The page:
If you’re keen to start up, make sure your idea passes muster by asking yourself the right questions.
Every Sunday morning when I'm leisurely lying in bed, my brain comes up with 10 fresh new ideas.
I have hundreds of conversations with myself; the brain working like a self-automated machine. We all do this. Part of this thought process is because we all want to escape the monotonous 9-6 job. Because we want to start something of our own. But, I digress.
Let me introduce to you a simple litmus test that you can use when you come up with any idea to check if you can proceed with it or not.
Motivation is good. Getting excited is good. We all should absolutely love our idea. But I'd rather do a little bit of research on any idea before I start dreaming. In fact, I've developed this invisible skill of always “not loving” my idea first. Meaning, thoroughly dissecting each part of the idea first.
For now, let's talk about what you should do once you have a rough idea in your head.
Here are the 3 qualifier questions to use for any idea:
Bad answer: 18-35-year-old men
Really? An 18-year old guy has virtually nothing in common with a 35-year old guy. They have different ambitions, dreams, are at different levels in their career, and have completely different mindsets.
Good answer: 30-35-year-old men who are working professionals
Amazing answer: 27-35-year-old men who are working professionals, in the IT industry, living in Mumbai. They are either middle or senior level professionals in their career. They are mostly married. They commute either by train or a bus. They spend most of their time on social media (Facebook and LinkedIn.) Bonus: Here are the 10 pages they follow and channels they subscribe to.
You deeply want to understand
In short, any level of granular data to drill.
This one question will literally save you hours of time and effort. If you have an amazing idea, but your market cannot pay for your service, the game is over before it even begins.
The last thing I want for you is to have an idea and build it, only to realise six months later that nobody will ever pay for it.
Ask this question: "Who is my target audience, and are they able to pay?"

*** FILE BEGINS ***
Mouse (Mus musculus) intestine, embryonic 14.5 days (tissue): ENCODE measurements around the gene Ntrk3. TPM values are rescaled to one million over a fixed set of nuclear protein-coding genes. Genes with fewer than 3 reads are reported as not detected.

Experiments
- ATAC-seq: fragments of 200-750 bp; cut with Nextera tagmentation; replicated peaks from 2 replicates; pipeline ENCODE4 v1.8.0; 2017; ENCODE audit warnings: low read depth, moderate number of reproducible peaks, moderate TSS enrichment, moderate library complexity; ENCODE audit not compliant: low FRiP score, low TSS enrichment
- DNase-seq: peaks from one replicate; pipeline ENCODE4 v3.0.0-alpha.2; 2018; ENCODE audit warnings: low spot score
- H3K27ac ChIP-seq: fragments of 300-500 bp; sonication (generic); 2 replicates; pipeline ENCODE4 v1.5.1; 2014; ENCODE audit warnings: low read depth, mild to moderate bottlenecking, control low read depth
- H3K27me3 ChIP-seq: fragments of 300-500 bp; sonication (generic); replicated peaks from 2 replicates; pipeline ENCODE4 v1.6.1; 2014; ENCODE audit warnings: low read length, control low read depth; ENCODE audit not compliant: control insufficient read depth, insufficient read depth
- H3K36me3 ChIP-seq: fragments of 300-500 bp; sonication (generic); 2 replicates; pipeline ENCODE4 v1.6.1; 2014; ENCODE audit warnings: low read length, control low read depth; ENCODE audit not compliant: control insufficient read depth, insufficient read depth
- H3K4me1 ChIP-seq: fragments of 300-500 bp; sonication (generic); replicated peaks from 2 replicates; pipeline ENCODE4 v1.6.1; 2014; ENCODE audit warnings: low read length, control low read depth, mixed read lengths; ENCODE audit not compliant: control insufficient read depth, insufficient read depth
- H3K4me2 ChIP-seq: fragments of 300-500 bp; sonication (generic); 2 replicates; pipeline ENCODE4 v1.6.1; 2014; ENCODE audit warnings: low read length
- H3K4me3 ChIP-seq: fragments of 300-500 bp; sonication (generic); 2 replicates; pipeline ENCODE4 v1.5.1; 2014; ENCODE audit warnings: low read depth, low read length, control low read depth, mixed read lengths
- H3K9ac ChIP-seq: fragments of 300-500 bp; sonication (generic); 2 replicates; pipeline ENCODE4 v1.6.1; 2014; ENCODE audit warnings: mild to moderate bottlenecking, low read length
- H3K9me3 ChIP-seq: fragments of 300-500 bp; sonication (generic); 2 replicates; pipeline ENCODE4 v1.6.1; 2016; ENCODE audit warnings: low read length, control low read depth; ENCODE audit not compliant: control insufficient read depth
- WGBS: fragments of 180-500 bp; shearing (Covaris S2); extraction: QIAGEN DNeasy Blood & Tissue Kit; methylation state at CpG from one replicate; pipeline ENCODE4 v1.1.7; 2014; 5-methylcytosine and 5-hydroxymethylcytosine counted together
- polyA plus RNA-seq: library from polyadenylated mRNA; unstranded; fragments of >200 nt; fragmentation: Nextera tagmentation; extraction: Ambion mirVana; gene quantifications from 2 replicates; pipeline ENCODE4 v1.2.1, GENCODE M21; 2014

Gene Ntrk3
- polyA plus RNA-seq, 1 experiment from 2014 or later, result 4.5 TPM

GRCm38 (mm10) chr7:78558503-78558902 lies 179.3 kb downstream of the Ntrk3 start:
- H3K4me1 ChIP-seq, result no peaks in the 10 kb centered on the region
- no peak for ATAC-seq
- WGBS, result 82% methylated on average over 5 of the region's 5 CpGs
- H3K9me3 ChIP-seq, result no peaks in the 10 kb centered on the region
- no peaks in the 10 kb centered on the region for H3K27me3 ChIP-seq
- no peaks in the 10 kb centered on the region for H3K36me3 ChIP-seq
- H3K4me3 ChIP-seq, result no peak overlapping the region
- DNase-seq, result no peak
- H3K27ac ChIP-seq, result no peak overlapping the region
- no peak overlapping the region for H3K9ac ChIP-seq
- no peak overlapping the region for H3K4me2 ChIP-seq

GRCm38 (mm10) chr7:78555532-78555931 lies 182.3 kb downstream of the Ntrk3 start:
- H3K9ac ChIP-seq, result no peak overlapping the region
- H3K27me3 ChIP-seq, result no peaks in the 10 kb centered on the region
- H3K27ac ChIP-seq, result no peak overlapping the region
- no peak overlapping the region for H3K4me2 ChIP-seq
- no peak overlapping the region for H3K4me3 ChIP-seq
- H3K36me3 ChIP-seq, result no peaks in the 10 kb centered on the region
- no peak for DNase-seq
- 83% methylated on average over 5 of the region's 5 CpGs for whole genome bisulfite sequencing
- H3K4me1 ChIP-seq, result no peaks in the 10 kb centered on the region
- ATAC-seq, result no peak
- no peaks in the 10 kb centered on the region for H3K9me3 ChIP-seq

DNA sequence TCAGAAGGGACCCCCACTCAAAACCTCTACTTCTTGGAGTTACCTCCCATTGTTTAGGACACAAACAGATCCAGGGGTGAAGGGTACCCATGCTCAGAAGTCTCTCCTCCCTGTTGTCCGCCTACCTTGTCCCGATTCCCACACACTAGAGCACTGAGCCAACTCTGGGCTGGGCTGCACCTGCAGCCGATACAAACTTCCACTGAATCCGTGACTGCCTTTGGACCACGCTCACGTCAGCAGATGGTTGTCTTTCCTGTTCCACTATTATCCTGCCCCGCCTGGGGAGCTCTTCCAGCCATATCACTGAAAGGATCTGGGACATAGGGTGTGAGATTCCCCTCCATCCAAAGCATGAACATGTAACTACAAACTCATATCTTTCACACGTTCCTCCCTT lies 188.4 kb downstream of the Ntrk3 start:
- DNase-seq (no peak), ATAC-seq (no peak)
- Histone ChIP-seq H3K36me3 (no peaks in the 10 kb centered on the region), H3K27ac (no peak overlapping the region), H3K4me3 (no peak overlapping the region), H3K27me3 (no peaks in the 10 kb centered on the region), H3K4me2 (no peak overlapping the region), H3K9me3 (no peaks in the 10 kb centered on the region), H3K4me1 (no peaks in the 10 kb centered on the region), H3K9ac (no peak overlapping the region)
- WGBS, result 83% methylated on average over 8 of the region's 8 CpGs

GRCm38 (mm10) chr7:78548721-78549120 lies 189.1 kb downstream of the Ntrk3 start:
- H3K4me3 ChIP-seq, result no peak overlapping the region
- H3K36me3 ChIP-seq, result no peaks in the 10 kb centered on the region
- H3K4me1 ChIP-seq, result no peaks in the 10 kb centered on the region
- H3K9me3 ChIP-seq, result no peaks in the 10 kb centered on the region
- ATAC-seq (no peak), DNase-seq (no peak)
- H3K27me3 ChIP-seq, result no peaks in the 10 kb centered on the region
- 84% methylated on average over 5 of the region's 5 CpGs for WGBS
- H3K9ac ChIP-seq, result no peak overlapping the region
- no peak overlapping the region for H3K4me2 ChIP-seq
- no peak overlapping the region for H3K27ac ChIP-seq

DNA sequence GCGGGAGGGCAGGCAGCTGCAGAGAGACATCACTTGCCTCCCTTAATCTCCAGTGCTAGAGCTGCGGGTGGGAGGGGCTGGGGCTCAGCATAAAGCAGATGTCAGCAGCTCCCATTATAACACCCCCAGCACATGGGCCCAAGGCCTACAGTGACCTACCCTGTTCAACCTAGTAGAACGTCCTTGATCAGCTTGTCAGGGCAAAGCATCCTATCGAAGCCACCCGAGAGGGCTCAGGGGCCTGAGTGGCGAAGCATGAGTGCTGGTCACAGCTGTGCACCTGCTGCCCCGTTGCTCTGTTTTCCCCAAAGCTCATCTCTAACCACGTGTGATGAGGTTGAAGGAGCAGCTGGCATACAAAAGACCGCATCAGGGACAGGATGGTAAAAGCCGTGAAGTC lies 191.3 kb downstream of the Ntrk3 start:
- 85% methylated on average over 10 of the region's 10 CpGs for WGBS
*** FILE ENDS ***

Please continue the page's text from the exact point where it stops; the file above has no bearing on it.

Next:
See the difference?
Put it another way: what problem are you solving?
Here's a simple formula you can apply: "I will help you (some service) so that you can (some benefit)"
Let's take some examples so you can nail this in your head.
Formula: I will help you market your restaurant locally, so you get more customers every day
Target audience: Small-sized restaurant owners (think local cafes or eateries)
Can they pay? Yes
Do they have a problem? No, they don't
This seems surprising to a lot of newbies, but restaurant owners generally care less about “marketing”.
Why? They don't have time, or don't want to put in money or more efforts on this. They're happy with where they are currently.
In fact, go out and TALK to 5 restaurant owners for 15 minutes and you'll quickly realise what the answer is. Your ideas will be super-concrete with a simple exercise of talking to 5 people in your target market.
Remember, the point of doing these simple tests in the initial stages is to cheaply test your ideas and save yourself from a potential failure.
Formula: I will help you write amazing content, so you get more leads and keep your online presence going
Target audience: Marketing agencies (notice how we're saying agencies, and not companies.)
Can they pay? Yes
Do they have a problem? Yes, agency owners need content every day, for their clients, social media, blogs, emails, etc.
Enter you, the smart person who will handle content generation for them. God! They're SO relieved to have met you. You're solving a problem.
Just to reconfirm this point, I worked with a marketing agency for three months on a freelance project as well.
Formula: I will create and handle social media for you
Target audience: NGOs
Can they pay? No. They really do not have enough funds to pay someone else outside to provide a service.
Quick observations here:
When you get started, the focus should be on getting the foundation right; everything else can be sorted later.
So, always ask yourself these questions for any idea you come up with. If they pass, great! You move on to the next step. If they don't, you either do more research (talk to real people in your target market) or simply move on to the next potentially viable idea.
(Disclaimer: The views and opinions expressed in this article are those of the author and do not necessarily reflect the views of YourStory.)